As an aside, it’s worth noting that according to the Strategies for Growth survey, the ‘off-the-shelf with some bespoke alteration’ category of solution was the most popular model for the majority of the remote service industry.
CSDP’s role as a business consultant by proxy is perhaps best reflected by its insistence that its solutions fit into the wider business. Integration with, for instance, existing CRM systems is taken as read– no one is suggesting that legacy systems should be thrown away just for the sake of something new.
That approach chimes with the results of Pollock’s survey, which that noted that 53 percent of respondents wanted a field service management offering that integrated with an existing CRM.
This falls into step with most digitized industries’ move towards some form of integration software and/or automation platform.
In software circles, acronyms like IPaaS and RPA are used (Integration Platform as a Service, and Robotic Process Automation). In layman’s terms, joining together existing tech investments is the name of the game– the days of the all-encompassing ERP are at an end.
Instead, companies are looking for solutions that fit in with what’s often termed ‘legacy’ systems– although the term ‘business-critical’ would probably be better used.
It should be noted that the field service industry is not backward to come forwards in deploying tech for its everyday operations – there are few technophobes in any successful field service operation anymore. The vast majority (84 percent in Europe & UK) of field engineers, for example, use mobile tech to initiate orders and track work orders (80 percent).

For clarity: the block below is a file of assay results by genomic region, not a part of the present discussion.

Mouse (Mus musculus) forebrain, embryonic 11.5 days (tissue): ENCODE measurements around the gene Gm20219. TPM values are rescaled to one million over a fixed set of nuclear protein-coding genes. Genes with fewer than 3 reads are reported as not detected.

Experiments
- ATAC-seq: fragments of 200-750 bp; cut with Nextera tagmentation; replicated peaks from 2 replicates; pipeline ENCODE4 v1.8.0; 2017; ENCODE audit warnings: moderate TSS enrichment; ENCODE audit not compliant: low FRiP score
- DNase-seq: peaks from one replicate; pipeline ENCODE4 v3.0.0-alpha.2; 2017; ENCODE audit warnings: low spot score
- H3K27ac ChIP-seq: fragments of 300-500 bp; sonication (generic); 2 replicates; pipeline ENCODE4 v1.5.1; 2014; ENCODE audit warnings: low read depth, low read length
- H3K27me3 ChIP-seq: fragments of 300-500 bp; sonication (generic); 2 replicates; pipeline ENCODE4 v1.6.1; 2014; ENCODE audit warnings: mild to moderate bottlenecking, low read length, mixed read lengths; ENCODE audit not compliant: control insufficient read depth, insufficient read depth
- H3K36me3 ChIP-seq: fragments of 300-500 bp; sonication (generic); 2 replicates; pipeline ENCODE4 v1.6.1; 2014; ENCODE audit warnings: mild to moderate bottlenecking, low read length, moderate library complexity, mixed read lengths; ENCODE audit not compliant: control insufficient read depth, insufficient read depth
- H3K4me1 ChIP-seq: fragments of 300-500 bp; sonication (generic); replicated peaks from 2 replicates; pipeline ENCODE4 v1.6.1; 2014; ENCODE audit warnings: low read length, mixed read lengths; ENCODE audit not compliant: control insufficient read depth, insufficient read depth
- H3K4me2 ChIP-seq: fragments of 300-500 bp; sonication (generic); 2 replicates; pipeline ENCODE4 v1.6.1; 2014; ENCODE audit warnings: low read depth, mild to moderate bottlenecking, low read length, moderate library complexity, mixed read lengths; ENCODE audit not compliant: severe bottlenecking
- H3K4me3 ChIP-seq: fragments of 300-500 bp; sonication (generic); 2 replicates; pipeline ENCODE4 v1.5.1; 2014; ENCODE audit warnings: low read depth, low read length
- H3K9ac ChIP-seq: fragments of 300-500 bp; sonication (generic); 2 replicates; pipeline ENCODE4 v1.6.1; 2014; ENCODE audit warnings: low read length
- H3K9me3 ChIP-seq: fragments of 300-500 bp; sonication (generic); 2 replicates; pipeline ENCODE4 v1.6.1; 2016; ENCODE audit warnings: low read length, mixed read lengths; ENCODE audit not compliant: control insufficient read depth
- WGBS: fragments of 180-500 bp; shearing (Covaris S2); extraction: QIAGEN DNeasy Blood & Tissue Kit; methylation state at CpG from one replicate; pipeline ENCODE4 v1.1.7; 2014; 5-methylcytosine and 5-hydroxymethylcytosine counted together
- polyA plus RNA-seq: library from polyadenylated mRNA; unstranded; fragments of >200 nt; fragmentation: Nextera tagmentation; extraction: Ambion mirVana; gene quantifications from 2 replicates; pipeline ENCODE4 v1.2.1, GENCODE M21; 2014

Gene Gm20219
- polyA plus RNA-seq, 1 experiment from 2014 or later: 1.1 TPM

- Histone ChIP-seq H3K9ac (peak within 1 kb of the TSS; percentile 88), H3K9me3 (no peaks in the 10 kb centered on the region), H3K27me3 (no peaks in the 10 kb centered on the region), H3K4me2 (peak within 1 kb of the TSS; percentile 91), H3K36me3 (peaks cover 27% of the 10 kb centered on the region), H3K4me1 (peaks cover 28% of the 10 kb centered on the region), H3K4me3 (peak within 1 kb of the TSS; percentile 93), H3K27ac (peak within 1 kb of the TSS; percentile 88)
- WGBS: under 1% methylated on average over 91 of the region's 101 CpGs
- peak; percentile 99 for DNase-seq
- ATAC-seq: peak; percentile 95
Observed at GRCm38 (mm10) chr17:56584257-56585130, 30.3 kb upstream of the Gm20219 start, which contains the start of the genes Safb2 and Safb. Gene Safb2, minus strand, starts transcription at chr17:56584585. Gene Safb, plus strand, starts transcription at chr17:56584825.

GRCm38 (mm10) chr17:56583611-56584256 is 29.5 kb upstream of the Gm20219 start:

But when we dig a little deeper, it transpires that according to Bill Pollock’s survey, only just over half of engineers have access to schematics (58 percent) out in the field, and only 56 percent have access to real-time parts and inventory levels.
It seems, then, that there’s still some way to go for a full and deeper digitization to change the field service industry for the better. Technology’s use can be extended, but that’s only effective if the management platform can integrate and draw from different, existing sources such as stock databases, logistics information, and a whole wealth of other relevant data repositories.
It takes an expert in field service delivery like CSDP to ensure that those KPIs are met and exceeded. Its expertise and long experience in the sector mean that from initial consultation to a roll-out of new solutions (as slowly or as quickly as they might be needed), the California-headquartered company will be your guide, mentor and enabler.
To hear more about how CSDP’s bespoke, powerful solutions can be made to fit your business (and not the other way around), get in touch with a representative today.